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A spate of high-profile assaults on Asian Americans has renewed long-standing criticism from Democrats and civil rights groups that the U.S. government is vastly undercounting hate crimes, a problem that they say has grown more acute amid rising white nationalism and deepening racial strife.
The attacks — including several in Northern California over the past month that attracted national attention — followed months of warnings from advocates that anti-China rhetoric from former president Donald Trump over the coronavirus pandemic was contributing to a surge in anti-Asian slurs and violence.
Although President Biden last month signed an executive action banning the federal government from employing the sort of “inflammatory and xenophobic” language Trump used to describe the virus — such as “China plague” and “kung flu” — Asian American leaders said the recent attacks demonstrate a need for greater urgency in dealing with such threats.
Among other incidents, Vicha Ratanapakdee, an 84-year-old San Francisco resident who had emigrated from Thailand, was killed in late January, in a brazen attack captured on a video that went viral on social media. Antoine Watson, a 19-year-old African American man, was charged in connection with Ratanapakdee’s death and has pleaded not guilty.
Biden administration officials said they are working to address the problem, pointing to a section in the executive memo that instructed the Justice Department to expand its reporting, tracking and prosecutions of “hate incidents.” Officials said those efforts could go beyond hate crimes to include episodes of harassment and discrimination.
During his Senate confirmation hearing Monday, Merrick Garland, Biden’s nominee for attorney general, pledged to support such efforts.
“Hate crimes tear at the fabric of our society. They make our citizens worried about walking the streets and exercising even the most normal rights,” Garland said. “The role of the [Justice Department’s] Civil Rights Division is to prosecute those cases vigorously, and I can ensure you that it will if I am confirmed.”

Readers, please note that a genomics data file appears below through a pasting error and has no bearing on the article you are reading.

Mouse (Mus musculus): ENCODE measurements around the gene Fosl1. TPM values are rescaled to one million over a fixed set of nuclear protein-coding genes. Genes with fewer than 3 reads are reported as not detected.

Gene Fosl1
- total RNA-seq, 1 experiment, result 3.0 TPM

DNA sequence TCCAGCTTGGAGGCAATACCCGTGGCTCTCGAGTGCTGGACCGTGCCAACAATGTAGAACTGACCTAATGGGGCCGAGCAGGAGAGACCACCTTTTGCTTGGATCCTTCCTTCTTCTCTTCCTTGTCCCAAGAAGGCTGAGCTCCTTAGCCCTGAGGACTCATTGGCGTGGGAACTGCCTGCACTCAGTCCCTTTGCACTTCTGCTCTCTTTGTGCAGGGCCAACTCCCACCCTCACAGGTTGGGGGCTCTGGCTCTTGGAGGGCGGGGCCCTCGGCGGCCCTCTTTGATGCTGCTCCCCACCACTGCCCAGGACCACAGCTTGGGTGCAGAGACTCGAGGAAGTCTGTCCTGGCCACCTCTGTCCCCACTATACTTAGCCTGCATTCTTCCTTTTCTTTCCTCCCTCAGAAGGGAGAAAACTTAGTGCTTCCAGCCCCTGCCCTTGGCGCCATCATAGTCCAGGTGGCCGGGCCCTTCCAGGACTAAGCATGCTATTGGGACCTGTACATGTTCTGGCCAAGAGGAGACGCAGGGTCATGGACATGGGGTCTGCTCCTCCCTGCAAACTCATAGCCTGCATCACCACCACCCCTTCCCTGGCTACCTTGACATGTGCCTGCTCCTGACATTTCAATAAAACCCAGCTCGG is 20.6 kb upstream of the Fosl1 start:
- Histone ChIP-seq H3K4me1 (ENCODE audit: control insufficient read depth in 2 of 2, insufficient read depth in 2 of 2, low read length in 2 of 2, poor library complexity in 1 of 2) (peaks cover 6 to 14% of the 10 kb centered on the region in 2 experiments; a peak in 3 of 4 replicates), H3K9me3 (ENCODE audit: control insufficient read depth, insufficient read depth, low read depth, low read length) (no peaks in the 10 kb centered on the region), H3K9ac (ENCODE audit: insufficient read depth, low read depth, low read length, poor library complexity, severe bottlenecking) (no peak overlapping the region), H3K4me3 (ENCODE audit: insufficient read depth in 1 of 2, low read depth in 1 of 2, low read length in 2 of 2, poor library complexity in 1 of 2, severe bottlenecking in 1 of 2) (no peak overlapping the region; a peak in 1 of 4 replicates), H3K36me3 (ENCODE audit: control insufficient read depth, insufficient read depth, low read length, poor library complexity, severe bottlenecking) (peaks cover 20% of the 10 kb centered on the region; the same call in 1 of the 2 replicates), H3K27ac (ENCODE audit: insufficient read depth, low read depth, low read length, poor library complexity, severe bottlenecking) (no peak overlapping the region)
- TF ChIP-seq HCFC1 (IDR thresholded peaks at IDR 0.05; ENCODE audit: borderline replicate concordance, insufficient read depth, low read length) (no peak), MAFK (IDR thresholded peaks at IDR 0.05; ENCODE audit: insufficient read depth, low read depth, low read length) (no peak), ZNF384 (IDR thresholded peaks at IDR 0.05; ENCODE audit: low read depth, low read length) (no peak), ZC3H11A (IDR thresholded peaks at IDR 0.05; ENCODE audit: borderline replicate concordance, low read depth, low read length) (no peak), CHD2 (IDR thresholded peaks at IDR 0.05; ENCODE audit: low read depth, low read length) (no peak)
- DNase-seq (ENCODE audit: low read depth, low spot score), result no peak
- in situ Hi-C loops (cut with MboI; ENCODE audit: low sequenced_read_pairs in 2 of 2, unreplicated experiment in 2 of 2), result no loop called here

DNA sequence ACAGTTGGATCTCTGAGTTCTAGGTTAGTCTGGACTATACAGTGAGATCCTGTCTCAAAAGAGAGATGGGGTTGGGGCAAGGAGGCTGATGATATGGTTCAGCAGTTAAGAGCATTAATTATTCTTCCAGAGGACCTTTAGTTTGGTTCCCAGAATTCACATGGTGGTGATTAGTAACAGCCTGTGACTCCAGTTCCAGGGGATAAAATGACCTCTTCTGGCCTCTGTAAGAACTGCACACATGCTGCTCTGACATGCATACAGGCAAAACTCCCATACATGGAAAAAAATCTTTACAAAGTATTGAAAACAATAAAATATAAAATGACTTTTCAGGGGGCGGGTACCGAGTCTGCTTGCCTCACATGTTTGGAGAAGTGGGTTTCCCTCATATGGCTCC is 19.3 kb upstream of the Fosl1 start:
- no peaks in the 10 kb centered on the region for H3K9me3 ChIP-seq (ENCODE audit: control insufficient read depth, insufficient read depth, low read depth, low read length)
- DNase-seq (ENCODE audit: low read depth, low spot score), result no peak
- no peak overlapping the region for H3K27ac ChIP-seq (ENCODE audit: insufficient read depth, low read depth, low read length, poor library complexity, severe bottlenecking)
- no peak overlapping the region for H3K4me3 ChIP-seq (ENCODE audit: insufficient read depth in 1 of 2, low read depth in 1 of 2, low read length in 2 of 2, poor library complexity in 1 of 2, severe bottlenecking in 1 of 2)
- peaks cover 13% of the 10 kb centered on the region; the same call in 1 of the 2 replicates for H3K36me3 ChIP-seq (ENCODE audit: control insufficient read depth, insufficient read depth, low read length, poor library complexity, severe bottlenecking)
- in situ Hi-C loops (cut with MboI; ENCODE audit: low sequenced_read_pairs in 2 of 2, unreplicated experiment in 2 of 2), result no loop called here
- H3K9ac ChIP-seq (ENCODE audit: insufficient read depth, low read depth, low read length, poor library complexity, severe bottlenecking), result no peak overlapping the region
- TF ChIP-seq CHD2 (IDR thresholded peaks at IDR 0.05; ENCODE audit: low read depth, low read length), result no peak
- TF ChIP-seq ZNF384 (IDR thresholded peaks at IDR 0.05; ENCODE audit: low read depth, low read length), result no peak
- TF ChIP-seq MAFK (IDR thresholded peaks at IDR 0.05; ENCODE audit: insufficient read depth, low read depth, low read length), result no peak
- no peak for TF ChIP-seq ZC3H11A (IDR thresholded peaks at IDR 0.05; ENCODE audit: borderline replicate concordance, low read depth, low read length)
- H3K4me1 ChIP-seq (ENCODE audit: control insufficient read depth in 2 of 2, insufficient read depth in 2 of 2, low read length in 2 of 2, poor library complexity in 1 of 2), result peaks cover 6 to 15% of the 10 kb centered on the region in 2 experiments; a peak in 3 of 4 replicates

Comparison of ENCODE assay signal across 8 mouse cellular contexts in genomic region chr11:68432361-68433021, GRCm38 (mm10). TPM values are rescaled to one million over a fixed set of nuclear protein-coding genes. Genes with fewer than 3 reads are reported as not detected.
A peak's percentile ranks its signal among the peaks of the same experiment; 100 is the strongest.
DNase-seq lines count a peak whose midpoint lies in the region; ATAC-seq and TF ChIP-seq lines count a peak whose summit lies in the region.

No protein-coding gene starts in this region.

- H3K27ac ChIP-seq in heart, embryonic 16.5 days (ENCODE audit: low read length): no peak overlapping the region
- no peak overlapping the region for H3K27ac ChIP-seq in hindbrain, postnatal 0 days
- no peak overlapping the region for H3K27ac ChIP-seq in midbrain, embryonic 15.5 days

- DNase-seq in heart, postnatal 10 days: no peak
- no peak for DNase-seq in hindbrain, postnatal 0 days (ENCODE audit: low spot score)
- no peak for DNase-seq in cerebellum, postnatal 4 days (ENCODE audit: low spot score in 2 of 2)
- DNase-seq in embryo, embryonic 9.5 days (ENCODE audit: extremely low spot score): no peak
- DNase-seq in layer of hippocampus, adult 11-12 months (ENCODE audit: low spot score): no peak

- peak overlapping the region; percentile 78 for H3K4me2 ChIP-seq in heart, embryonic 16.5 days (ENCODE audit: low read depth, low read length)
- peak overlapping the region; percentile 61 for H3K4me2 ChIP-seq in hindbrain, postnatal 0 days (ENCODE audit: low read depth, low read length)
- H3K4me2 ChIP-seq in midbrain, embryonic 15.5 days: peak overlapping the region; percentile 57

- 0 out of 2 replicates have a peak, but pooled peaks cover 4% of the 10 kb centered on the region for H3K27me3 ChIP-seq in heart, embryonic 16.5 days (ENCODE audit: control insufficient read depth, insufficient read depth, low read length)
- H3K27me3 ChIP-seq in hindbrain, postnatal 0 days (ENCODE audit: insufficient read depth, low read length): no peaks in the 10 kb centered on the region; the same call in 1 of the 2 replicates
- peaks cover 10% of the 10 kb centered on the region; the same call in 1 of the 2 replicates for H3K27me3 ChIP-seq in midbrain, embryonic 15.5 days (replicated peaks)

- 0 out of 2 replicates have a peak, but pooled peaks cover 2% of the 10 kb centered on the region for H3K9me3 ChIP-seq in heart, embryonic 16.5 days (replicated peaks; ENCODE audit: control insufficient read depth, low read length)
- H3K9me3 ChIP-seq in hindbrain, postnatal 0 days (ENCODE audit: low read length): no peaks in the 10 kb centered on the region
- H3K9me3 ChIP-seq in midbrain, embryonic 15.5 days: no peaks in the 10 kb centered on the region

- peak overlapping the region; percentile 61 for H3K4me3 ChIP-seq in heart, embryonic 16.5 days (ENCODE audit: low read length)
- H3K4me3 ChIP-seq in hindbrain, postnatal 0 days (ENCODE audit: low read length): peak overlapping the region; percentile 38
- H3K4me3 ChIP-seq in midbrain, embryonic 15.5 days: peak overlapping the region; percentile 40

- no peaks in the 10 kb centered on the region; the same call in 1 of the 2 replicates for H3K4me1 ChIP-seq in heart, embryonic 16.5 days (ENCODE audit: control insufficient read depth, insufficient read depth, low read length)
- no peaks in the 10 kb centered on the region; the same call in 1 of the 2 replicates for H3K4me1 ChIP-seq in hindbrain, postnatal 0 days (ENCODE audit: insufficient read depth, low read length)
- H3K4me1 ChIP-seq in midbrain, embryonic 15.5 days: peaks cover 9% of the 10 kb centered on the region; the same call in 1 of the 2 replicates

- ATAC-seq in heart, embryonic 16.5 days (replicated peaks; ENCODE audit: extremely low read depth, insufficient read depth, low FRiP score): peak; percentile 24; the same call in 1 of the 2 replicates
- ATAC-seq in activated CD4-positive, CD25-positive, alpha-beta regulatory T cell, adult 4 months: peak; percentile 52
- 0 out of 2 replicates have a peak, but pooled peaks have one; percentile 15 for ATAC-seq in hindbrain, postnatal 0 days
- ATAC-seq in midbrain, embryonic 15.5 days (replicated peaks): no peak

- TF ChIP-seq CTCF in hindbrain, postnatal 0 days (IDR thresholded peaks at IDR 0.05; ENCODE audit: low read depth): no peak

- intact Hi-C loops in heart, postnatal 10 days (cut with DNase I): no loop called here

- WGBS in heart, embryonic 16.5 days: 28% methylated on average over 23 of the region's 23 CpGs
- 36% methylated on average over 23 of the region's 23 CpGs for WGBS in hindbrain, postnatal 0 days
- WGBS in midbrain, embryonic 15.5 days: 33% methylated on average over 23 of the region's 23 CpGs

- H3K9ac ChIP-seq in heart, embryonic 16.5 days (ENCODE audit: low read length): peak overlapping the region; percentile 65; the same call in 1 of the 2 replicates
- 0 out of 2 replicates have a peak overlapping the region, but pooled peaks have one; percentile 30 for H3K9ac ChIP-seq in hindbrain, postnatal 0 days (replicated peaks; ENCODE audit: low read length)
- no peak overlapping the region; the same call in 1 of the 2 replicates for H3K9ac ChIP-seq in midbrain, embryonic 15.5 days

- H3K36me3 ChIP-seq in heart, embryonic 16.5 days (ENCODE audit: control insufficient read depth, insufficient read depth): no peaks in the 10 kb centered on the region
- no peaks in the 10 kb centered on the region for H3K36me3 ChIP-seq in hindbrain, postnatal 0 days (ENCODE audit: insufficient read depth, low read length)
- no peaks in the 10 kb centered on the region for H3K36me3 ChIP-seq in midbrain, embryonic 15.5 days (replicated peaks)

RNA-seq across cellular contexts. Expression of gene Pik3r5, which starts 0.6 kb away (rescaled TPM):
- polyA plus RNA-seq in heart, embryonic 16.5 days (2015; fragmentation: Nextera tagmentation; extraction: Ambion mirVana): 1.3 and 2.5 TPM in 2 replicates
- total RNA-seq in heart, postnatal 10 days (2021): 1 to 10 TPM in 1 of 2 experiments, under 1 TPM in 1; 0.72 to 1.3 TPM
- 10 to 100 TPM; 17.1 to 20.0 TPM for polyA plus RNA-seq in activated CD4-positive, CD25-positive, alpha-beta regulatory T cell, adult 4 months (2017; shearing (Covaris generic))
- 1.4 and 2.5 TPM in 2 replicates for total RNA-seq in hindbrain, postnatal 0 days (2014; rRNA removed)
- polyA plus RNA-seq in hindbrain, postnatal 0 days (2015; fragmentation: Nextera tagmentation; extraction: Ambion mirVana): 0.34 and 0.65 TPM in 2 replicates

A 1990 federal law mandates that the FBI collect data specifically on hate crimes each year, but the effort has long been plagued by incomplete and inconsistent data provided by the nation’s estimated 18,000 state, municipal and tribal law enforcement agencies.
The administration is in the early stages of identifying strategies to compel broader participation. Among the ideas advocates have pushed for is tying federal funding from the Justice Department’s extensive grant programs to increased training and reporting on hate crimes.
In 2019, the U.S. Commission on Civil Rights issued a report recommending Congress adopt legislation to provide funding for incentives and calling on local police to establish dedicated hate-crime units. Catherine E. Lhamon, who chaired that commission, now serves as deputy director for racial justice and equity on the White House domestic policy council.
At a news conference last week, Rep. Judy Chu (D-Calif.), chair of the Asian Pacific American Caucus, said she is requesting a meeting with Justice Department leaders to discuss what she called a “crisis point” for the Asian American community in dealing with “an alarming surge of anti-Asian bigotry across the nation.”
Chu added that the 1990 law on reporting of hate crime data “doesn’t have any teeth” because it does not compel localities to comply or to do so in a consistent and thorough manner.
Last fall, the FBI reported 7,314 hate crimes nationwide in 2019, the most in a decade — but experts said the statistics were woefully inadequate because too few local law enforcement agencies fully participate in federal data collection efforts.
The FBI said that 15,588 law enforcement organizations participated in the 2019 hate crimes study, but just 2,172 agencies reported the total number of incidents contained in the report. Civil rights advocates called that scenario implausible, pointing out that the entire state of Alabama reported no hate crimes to the FBI in both 2018 and 2019.
“The FBI reports help us identify trends, but their data is so woefully inadequate that it can’t be relied on for much,” said civil rights lawyer Arjun Singh Sethi, author of “American Hate: Survivors Speak Out.”
Some big-city law enforcement agencies have publicly reported an increase in bias attacks against Asian Americans. For example, New York City’s hate crimes task force investigated 27 incidents in 2020, including 24 tied to the coronavirus, a ninefold increase from the previous year.
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